Anyone know what that strip is running from mid-cabin to the fairing of the vertical stab?
Also, a side question, looking at pics of Tu-134's and -154's, the sweep-back of the wings appear to be great, and hang low. Could this be as both aircraft were based off of bomber designs? What advantages or disadvantages did this cause?
LZ-TLT From Germany, joined Apr 2001, 431 posts, RR: 0
Reply 1, posted (12 years 3 months 1 week 6 days 21 hours ago) and read 1867 times:
The "strip" on the IL-62 cabin's back is the fairing for some special kind of antenna(possible sat or other communication equipment). You will find the same "strip" on the russian president's Il-62 and also on some Il-86 re-equipped as flying command stands(somehow similar to the RC-135 "Speckled Trout"). Don't let the "regular" Aeroflot livery fool you - even Russia's current flying command stands and AWACS machines are painted in these colors.
As for the Tu-134 in the background, given the prominent negative dihedral of the wings, this might be a Tu-124 as well. It gives the aircraft a bit more roll agility, however, the aircraft doesn't level off by itself from a slight roll. This truly has to do with the origin of the Tu-104/124/134 series being a military aircraft(a frontline and midrange bomber).
The sweep angle of the wing has not a bloody thing to do with it, In fact, the sweep angle is not much greater than on a regular western jet.
Also, the Tu-154 was a separate design, started from scratch. While experience from the Tu-134 was utilized, the 154 has no military background at all.
KFRG From , joined Dec 1969, posts, RR:
Reply 2, posted (12 years 3 months 1 week 6 days 20 hours ago) and read 1850 times:
Thanks alot LZ-TLT,
You're right, I remember now hearing that most if not all military recon and transport aircraft wear the standard SU livery.
That's interesting, I always thought the Tu-154 was based off a bomber design. I guess, like most soviet era transports, they chose the "rugged" approach, over a more positive, aerodynamic efficient wing.
Delta-flyer From United States of America, joined Jul 2001, 2676 posts, RR: 6
Reply 3, posted (12 years 3 months 1 week 6 days 19 hours ago) and read 1834 times:
most if not all military recon and transport aircraft wear the standard SU livery.
That was a bone of contention for the US back in the 60's. CSA had an IL-62 Prague - Montreal - Havana flight that was allowed to overfly US territory - but they were sure watched closely for possible deviations! Not all spy planes wore the SU livery!
Prebennorholm From Denmark, joined Mar 2000, 6646 posts, RR: 54
Reply 4, posted (12 years 3 months 1 week 4 days 23 hours ago) and read 1746 times:
Especially when looking at the Tu-134:
The Tu-134 has no leading edge high lift devices, which makes production and maintenance much simpler and cheaper. When you compare to for instance a DC-9-30, then you will see that the wing airfoil is very different. On the Tu-134 the airfoil leading edge upper surface is almost as half extended slats on the DC-9.
It improves runway performance, but it increases drag at high Mach numbers dramatically. The high sweep-back angle partially counters the high Mach number drag buildup.
You see the same on the Caravelle and the DH Comet (except Comet 1). But instead of high sweep-back angle they were designed with a somewhat lower cruise speed in mind. In fact you also see it to some extent on the 707 wing root. And when the lighter and faster cousin, the 720 was made, then one important change was in fact "leading edge gloves" which modified the airfoil to accept higher cruise Mach numbers without transsonic drag buildup.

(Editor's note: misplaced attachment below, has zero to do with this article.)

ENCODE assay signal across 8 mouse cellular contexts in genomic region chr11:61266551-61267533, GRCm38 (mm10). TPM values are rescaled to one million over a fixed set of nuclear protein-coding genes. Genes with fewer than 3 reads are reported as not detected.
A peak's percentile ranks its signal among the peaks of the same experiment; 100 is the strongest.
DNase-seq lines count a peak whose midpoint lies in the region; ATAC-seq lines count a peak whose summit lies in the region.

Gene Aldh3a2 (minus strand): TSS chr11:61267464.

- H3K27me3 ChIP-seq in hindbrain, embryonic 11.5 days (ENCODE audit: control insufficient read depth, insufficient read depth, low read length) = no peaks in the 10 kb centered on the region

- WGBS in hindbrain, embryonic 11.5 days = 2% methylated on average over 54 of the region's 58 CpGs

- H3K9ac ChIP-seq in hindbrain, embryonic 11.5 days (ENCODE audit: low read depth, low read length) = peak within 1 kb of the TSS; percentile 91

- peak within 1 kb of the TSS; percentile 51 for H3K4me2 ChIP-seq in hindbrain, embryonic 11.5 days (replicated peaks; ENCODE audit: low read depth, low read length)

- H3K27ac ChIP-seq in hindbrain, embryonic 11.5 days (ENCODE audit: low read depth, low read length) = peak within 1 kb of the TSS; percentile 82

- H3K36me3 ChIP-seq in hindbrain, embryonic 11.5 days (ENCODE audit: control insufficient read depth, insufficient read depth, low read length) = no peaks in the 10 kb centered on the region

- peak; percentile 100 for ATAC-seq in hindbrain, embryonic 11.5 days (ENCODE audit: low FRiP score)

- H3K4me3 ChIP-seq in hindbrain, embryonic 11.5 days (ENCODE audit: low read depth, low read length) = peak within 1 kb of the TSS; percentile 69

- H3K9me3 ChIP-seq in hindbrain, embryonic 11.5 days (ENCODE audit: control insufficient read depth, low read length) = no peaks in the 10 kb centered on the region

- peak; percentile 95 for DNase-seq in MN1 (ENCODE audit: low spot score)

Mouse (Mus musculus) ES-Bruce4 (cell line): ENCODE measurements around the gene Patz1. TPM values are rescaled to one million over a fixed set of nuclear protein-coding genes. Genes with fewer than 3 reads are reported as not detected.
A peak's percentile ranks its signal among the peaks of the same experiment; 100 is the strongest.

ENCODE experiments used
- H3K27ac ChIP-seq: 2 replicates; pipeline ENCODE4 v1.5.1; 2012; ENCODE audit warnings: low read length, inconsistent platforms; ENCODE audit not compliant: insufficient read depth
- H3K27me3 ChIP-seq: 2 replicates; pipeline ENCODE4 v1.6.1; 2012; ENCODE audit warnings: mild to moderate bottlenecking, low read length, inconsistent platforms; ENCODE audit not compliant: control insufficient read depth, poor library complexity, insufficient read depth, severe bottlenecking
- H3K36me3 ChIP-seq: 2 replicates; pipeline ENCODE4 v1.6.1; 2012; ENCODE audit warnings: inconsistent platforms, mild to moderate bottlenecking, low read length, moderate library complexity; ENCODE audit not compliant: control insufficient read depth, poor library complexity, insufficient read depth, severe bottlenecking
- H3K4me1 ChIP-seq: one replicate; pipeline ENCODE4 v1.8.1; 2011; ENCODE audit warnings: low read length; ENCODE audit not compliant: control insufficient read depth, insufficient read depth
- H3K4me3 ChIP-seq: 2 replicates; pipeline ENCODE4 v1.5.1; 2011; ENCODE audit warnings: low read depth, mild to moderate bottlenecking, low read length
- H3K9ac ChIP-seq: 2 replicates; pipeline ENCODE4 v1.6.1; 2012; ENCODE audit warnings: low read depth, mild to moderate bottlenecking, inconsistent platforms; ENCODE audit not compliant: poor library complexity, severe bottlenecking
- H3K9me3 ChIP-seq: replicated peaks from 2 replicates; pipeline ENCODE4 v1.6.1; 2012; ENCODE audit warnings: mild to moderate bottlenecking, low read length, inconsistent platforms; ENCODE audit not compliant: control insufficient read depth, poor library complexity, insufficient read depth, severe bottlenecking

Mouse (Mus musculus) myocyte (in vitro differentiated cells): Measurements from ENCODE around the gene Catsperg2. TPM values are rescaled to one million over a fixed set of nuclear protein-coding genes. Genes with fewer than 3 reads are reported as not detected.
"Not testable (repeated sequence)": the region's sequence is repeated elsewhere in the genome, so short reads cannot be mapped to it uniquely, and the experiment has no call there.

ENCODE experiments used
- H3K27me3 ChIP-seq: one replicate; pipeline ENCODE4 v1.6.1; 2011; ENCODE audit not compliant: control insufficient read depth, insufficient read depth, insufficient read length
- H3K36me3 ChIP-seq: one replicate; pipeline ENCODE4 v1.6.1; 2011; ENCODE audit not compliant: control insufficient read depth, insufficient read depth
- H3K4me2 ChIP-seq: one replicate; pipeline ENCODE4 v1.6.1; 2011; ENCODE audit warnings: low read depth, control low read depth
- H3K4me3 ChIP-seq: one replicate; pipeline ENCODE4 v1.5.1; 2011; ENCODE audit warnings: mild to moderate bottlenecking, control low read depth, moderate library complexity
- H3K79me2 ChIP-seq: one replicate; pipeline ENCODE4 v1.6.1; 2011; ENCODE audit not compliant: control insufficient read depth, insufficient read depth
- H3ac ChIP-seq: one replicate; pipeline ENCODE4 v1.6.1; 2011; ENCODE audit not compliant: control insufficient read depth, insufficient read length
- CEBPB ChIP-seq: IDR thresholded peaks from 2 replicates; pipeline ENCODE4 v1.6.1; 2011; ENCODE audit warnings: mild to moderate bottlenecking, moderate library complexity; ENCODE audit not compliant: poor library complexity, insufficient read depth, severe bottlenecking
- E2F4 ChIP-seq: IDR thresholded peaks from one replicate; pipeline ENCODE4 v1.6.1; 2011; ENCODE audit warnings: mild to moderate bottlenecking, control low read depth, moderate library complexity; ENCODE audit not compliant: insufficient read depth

The "low hanging" wings" - negative dihedral: No doubt the Tu-134 has its roots from the Tu-16 Badger bomber plane. The Tu-16 was a very hastily designed plane based on German World War II studies. The Germans had early realized that high sweep-back angled planes were prone to dutch roll. The negative dihedral counters dutch roll tendency, but makes it less stable in flight - and of course more prone to tip strike in sidewind landings.
Modern planes use yaw dampers to artificially counter dutch roll tendency. I don't know, but I would gladly bet that the Tu-16 had no yaw damper. Does anybody know if the Tu-134 has a yaw damper?
If my theories are correct, the Tu-134 is a comparatively simple and cheap compromise, while for instance its cousin, the DC-9, is a much more advanced plane with superior runway performance, cruise speed, payload and economy performance.
The Tu-134 runway performance is in fact quite impressive, but that is due to a very low payload performance compared to wing size and installed engine power. Which are some of the reasons for the world record low fuel efficiency.
If we compare the Tu-134 to modern and equally capable regional airliners from Canada or Brazil, then they carry the same pax load over the same distance at half the take-off weight using one third the installed power and burning one fourth the fuel. We have come a long way since Herr Heinkel studied jet bombers in Leipzig 60 years ago.
Regards, Preben Norholm
Always keep your number of landings equal to your number of take-offs, Preben Norholm
Indian_flyboy From , joined Dec 1969, posts, RR:
Reply 5, posted (12 years 3 months 1 week 4 days 11 hours ago) and read 1693 times:
I am not too sure about the pod but the bird in question RA-86572 belongs to the 223 flight unit of the Russian Airforce and was used as VIP transport . Such pods are normally comms pods and used on command posts . You will find such pods on a lot of recon aircrafts as well. The aircraft is/was participating in the Eurocontrol Navigation program as well.